The characters are wafer thin. For all the resonance of Haoyuan’s emotional arc, he and Zhiqiang are little more than vague sketches of the idealistic young student at the beginning, utterly interchangeable with every other student who appears in the book, not to mention each other. We’re finally able to tell Haoyuan apart from Zhiqiang because Haoyuan goes to Japan while Zhiqiang stays in Qindu, but otherwise they might as well be the same person for all the detail we get about them. And everybody else fares worse. Haoyuan’s wife Ume is ethnically and legally Japanese, but she was raised mostly in China—she’s a zanryû koji, a descendant of Japanese in wartime China who was left behind after the war. But despite the rich possibilities of such a character, we’re told next to nothing about her.
The lack of detail extends to the events Haoyuan lives through, as well, and this is where the novel really falls down. The democracy movement and the Tienanmen Square crackdown, the situations of Chinese expatriates in Japan, efforts by overseas Chinese to promote democracy at home, the reversion of Hong Kong, China’s transformation to a market economy, the zanryû koji—all of these are not only interesting historical circumstances in their own right, but they present a lot of excellent story opportunities as well. We as readers—I as a reader—want to know more about what it felt like to be part of these things, how they affected a real individual (as opposed to a faceless symbol). But we get precious little detail. Instead, Yan glosses over these things, the result being an impressionistic novel that fits in quite comfortably alongside the sort of plotless, navel-gazing narratives that usually win the A-Prize. Evidently it’s making a favorable impression on Japanese readers, as it did on the prize committee, but it’s pretty unsatisfactory considering what it could have been, in different hands.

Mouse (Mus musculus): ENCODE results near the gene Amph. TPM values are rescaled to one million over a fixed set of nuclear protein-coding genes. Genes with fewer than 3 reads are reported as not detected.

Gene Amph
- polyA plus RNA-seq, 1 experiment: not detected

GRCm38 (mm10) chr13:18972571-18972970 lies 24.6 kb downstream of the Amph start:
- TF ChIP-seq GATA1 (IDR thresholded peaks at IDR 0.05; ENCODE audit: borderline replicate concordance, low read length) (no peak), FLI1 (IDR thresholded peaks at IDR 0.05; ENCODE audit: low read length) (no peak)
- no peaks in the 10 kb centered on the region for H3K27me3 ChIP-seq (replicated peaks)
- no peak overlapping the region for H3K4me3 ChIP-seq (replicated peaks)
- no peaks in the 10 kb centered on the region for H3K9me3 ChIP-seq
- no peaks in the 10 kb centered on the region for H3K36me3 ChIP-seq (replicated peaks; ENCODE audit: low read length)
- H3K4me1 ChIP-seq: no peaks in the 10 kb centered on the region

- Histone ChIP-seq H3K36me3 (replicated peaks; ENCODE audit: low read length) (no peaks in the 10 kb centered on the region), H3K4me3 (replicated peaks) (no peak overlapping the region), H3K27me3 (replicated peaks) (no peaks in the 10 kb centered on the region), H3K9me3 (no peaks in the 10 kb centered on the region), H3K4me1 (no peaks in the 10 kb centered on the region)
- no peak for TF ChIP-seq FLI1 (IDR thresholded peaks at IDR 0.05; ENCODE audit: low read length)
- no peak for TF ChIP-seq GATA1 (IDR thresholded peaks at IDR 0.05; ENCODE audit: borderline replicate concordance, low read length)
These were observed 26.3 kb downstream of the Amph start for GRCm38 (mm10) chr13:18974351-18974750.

Part of the problem may be that Yan herself wasn’t a participant in Tienanmen—she was already living in Japan at that time, and watched the events on TV while on a brief visit back home (I know I’m being inconsistent here–usually I gripe about the insistence of Japanese literary authors on sticking to autobiography, while here I’m complaining that Yan goes beyond it). She professes not to have any particular political point of view in writing now, and that’s obvious. The students in the movement are shown merely as patriots, doing whatever it is they’re doing solely out of a love of their homeland; there’s very little discussion of what ideas, if any, drive them. We’re told that Haoyuan wants democracy for China, but we never get much of an idea of what this means to him—we know he’s thrilled to hear pop songs smuggled in from Hong Kong and Japan, but that’s about it. And that may be enough motivation for an impressionable college freshman—but why does Haoyuan stay involved in the movement after moving to Japan? This is not explained—we’re told he has ideals, but we’re not really shown them. Again, this is probably intentional on the author’s part, but I think it impoverishes the book.
As an A-Prize recipient, it fits in nicely with other recent winners, many of which have represented neglected subcultures or unheard voices in contemporary Japan—otaku, hip-hop boys, career women, body piercers, work-world dropouts. It’s also timely, as the Prize was announced on the eve of the Beijing Olympics. And certainly one can sympathize with the desire to encourage non-Japanese contributions to the Japanese literary scene. I just wish this was a better book. Actually, I guess I wish it was a different book. That may not be fair, but there it is.